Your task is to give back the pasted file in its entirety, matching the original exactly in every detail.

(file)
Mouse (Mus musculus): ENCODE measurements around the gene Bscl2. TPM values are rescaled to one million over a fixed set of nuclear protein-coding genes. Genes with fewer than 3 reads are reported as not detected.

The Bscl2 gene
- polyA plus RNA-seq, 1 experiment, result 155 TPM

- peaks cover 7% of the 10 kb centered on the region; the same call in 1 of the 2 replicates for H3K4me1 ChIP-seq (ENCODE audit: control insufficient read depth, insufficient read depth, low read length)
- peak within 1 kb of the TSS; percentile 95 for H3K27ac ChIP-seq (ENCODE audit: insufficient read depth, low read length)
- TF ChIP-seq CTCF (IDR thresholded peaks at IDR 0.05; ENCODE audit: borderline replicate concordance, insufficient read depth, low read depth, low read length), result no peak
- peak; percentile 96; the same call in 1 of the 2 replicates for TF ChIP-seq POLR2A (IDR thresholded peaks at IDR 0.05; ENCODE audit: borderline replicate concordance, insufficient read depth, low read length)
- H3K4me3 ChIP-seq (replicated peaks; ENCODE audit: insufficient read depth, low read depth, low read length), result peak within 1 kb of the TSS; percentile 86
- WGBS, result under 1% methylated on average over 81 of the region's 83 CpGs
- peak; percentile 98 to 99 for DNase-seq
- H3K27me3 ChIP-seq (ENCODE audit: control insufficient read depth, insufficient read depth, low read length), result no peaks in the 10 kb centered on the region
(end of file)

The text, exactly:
Mouse (Mus musculus): ENCODE measurements around the gene Bscl2. TPM values are rescaled to one million over a fixed set of nuclear protein-coding genes. Genes with fewer than 3 reads are reported as not detected.

The Bscl2 gene
- polyA plus RNA-seq, 1 experiment, result 155 TPM

- peaks cover 7% of the 10 kb centered on the region; the same call in 1 of the 2 replicates for H3K4me1 ChIP-seq (ENCODE audit: control insufficient read depth, insufficient read depth, low read length)
- peak within 1 kb of the TSS; percentile 95 for H3K27ac ChIP-seq (ENCODE audit: insufficient read depth, low read length)
- TF ChIP-seq CTCF (IDR thresholded peaks at IDR 0.05; ENCODE audit: borderline replicate concordance, insufficient read depth, low read depth, low read length), result no peak
- peak; percentile 96; the same call in 1 of the 2 replicates for TF ChIP-seq POLR2A (IDR thresholded peaks at IDR 0.05; ENCODE audit: borderline replicate concordance, insufficient read depth, low read length)
- H3K4me3 ChIP-seq (replicated peaks; ENCODE audit: insufficient read depth, low read depth, low read length), result peak within 1 kb of the TSS; percentile 86
- WGBS, result under 1% methylated on average over 81 of the region's 83 CpGs
- peak; percentile 98 to 99 for DNase-seq
- H3K27me3 ChIP-seq (ENCODE audit: control insufficient read depth, insufficient read depth, low read length), result no peaks in the 10 kb centered on the region